Snack packs an artistic hit at St. William

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For 9-year-old Wantagh third-grader Molly Murray, the brown paper bag in which she carries a snack to school every day is more than just storage. “It makes me get out of bed sometimes,” Molly said of the special snack bags her father, Patrick Murray, decorates for her.

“It was never meant for something beyond our house,” said Patrick, who grew up in Seaford. “It was just for us.”

Murray said that interest in Molly’s snack bags has grown in the community. “We get stopped now walking around town,” he said. “Molly has become a little bit of a celebrity at her school. She’s known as the kid with the snack bags. Even the older kids know who she is, and that’s pretty fun.”

Murray started decorating his daughter’s snack bags when she was in preschool at St. William the Abbot School in Seaford. The students were told to bring daily snacks to eat around 10 a.m. “On the first day, I just drew a smiley face and wrote, ‘Love, Mom and Dad,’” Murray recalled.

On Molly’s second day, her father was drinking coffee at around 5 a.m. when he noticed a magnet on his kitchen refrigerator from the Broadway musical “Wicked.” “I looked at the picture, and I decided to draw the ‘Wicked’ picture on Molly’s snack bag,”

he said. “When

she came down from upstairs, she saw it, and she loved it.”

So Murray decided to draw a picture the next day as well. “It just started to grow from there,” he said. “I started to draw one each morning. It became a way to get Molly out of bed.”

As the school year progressed, Murray began to view the drawings as a challenge. He wanted to create a new one every day for the entire school year. “And I did it,” he said.

Once summer came, he figured the drawings had to come to an end. “Until the next year,” he said, “when Molly said, ‘Hey, Dad, are you going to draw snack bags again this year?’ So it started all over again.”

With the snack-bag total now well into the hundreds, Murray is now pondering hanging up his decorator’s hat. “Snack ends this year for her,” he said. “Next year she’s a big shot in the fourth grade, and fourth-graders don’t have snack time in the morning. So I guess this is the end of it this year, unless she starts bringing a brown paper bag to lunch.”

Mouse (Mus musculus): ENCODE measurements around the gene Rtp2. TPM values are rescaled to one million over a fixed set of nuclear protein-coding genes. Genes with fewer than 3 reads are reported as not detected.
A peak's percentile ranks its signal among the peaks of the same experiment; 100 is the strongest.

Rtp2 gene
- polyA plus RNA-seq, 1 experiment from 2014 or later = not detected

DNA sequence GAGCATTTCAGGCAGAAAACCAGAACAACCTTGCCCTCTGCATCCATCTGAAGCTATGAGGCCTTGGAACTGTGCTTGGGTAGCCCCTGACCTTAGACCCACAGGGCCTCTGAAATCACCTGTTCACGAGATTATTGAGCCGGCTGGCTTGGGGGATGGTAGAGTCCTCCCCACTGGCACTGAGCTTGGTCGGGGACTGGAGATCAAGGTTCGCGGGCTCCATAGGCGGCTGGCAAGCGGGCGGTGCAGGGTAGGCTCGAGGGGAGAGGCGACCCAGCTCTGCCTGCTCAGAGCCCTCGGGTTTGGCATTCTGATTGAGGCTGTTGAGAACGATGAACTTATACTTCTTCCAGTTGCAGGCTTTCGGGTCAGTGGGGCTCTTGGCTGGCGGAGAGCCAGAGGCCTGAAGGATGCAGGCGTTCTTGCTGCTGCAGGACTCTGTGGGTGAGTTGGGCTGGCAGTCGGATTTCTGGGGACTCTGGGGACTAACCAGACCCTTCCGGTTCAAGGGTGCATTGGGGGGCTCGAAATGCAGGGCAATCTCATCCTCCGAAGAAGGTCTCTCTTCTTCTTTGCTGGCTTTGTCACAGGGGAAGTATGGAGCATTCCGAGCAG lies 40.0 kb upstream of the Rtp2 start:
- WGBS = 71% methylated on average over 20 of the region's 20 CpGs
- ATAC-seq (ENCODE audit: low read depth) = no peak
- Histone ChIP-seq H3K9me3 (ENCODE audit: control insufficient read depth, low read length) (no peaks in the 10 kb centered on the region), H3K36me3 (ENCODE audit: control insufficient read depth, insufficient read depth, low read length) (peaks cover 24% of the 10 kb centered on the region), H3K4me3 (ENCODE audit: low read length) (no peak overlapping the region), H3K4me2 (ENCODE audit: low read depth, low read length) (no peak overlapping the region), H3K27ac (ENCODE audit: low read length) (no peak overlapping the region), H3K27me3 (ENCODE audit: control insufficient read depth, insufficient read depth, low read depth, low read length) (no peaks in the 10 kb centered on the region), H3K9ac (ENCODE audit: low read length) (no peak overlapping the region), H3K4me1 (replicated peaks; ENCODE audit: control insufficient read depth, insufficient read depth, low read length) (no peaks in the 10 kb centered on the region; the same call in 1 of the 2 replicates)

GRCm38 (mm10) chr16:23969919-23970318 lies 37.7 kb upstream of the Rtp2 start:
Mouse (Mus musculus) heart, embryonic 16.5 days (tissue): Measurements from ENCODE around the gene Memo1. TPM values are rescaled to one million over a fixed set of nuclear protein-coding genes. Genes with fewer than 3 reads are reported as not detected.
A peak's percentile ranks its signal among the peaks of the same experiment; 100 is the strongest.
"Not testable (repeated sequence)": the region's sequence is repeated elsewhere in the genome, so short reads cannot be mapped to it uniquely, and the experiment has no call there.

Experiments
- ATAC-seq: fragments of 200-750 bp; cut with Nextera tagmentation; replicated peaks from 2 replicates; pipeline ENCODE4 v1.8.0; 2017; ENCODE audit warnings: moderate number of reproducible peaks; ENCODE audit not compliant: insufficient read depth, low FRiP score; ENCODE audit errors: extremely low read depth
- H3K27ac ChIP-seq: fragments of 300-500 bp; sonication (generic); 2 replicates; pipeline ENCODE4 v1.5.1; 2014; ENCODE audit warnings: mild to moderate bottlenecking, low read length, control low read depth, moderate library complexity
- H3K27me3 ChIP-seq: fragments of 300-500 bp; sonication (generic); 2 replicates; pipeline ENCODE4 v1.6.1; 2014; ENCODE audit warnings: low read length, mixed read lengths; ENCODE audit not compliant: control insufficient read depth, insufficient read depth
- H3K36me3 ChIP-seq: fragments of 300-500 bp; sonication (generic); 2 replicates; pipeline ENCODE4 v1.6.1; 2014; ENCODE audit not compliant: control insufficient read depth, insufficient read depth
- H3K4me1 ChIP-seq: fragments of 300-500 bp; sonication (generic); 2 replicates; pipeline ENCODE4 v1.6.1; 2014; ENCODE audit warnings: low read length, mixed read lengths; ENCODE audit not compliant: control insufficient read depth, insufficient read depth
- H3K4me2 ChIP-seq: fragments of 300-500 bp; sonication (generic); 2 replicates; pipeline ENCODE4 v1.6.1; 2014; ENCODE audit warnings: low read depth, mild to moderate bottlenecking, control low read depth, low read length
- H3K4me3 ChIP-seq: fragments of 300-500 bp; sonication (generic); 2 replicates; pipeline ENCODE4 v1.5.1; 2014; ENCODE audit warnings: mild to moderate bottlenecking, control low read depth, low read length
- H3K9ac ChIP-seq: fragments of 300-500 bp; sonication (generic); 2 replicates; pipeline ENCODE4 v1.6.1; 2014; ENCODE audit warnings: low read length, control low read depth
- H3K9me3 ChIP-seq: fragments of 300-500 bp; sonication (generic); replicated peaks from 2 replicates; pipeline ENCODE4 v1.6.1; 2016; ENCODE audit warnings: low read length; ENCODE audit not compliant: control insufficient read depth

Molly said that her dad could also decorate snack bags for her to bring to Seaford Police Athletic League lacrosse practices. This is her second year of involvement in the sport.

Murray, 46, who earned an accounting degree from Fairfield University in Connecticut, is a headhunter for PJM Search, and works at home. His wife, Candice, is the head of global development for a technology company based in the Empire State Building in Manhattan.

While he doesn’t consider himself an artist, Murray described his snack bag drawings as a particular talent of his. “I just taught myself,” he said. “I liked comic books. I’d read them and try to draw what was in there.”

In the beginning, he drew Disney princesses. Now he draws “anything and everything,” including sports figures, college logos, cities and architecture. Last week, Candice was in London, and he decorated Molly’s snack bags with London themes, including the Coca-Cola London Eye Ferris Wheel and an English bulldog.

Candice travels a lot, and, Patrick said, “Molly will take a picture of [a bag] and send it to her mom. It’s a way to keep connected, and it’s something fun that Candice doesn’t feel so far away.”

It takes him 45 minutes to an hour and a half to create a drawing, he explained, after he makes himself the morning’s first cup of coffee. He uses a No. 2 pencil and Molly’s Crayola pencils, markers and crayons. Most of the time he has an idea in advance, but sometimes his inspiration is more spur-of-the-moment. Their favorite snack bag, drawn last Wednesday, March 27, depicts Freddie Mercury, of Queen, with one arm raised triumphantly.

“Most often than not, it’s easy,” Murray said. “I never stress about it. I actually look forward to it. It’s something that gets me out of bed in the morning.”

It’s probably no surprise that Molly, too, now enjoys drawing. “She started to fill up little notebooks,” her father said. “It’s something . . . to do that doesn’t involve an iPad.”

Molly’s used snack bags are stored in two large Tupperware bins. Friends and family members have offered suggestions on what to do with all of them — save them in binders, for instance, or put them on the walls of the house. “But I think I like the idea that maybe in 20 years, when Molly’s a mom and she has a son or daughter going off to school,” her father said, “I think it would be pretty neat if she was able to use these snack bags for them.”

He added that it would be even better if she did the decorating of her kids’ bags. “Or maybe,” her father concluded, “[I could] even be the old grandfather drawing them.”